'Stomach Bug' Sufferers Make Way To Area Hospitals
Posted February 14, 2007
Updated February 15, 2007
When a stomach virus hit Vivian Johnson's home, it was like watching dominos fall.
"It traveled through our house really quickly," she said.
Johnson caught it as well as her husband. Now, she is concerned about her four boys. Her son, Isaiah, was the most recent case with diarrhea and vomiting.
"It was really hard because you have to go to the bathroom. You couldn't make,'" Isaiah said.
Johnson works at a preschool where she might have caught the bug.
"It's been horrible. We have a lot of children that's been coming in sick with stomach flu, stomach viruses," she said.
WakeMed emergency physician Dr. Gregory Cannon said he also sees many cases.
"(People) just can't keep things down or are having a lot of abdominal cramping or getting dehydrated, just feel ill from that or are having a high fever with it," he said.
Stomach viruses, which typically run its course from two or three days, are typically spread through hand to mouth contact. The virus lives on surfaces like door handles, computers or phones.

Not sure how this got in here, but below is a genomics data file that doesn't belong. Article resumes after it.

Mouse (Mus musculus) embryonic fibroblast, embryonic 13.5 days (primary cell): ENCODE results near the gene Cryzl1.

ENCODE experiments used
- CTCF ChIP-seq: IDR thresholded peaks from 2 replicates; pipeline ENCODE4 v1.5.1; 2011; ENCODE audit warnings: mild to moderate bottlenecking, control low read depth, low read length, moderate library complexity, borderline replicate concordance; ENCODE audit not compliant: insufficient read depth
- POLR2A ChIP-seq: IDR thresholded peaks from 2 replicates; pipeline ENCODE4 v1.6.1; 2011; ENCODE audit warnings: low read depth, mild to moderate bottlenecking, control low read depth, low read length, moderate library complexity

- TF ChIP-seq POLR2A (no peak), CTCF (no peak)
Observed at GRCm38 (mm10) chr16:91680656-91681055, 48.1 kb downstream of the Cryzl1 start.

"It doesn't take much to touch something around the room and then touch your face," Cannon said.
Health experts said the way to avoid it is obvious, but too few people do it -- wash hands frequently and disinfect surfaces.
For those that do have a stomach bug, you can try taking fluids with ice chips until vomitting stops. Then try small amounts of clear liquids such as tea, broth, Gatorade or ginger-ale.
If you can tolerate a small amount of those fluids at first, then add more later; --one ounce every 15 minutes. If vomiting recurs, wait a hour or two before trying clear liquids again.
After 24 hours without nausea, vomiting or diarrhea or if you are hungry and not vomiting, you should try to eat dry toast, saltines, or white rice, with jelly or honey for energy. You may try the BRAT diet -- Bananas, Applesauce, Tea and Toast.
Cannon said if you are able to produce urine, it is a good sign that you are not in trouble of dehydration.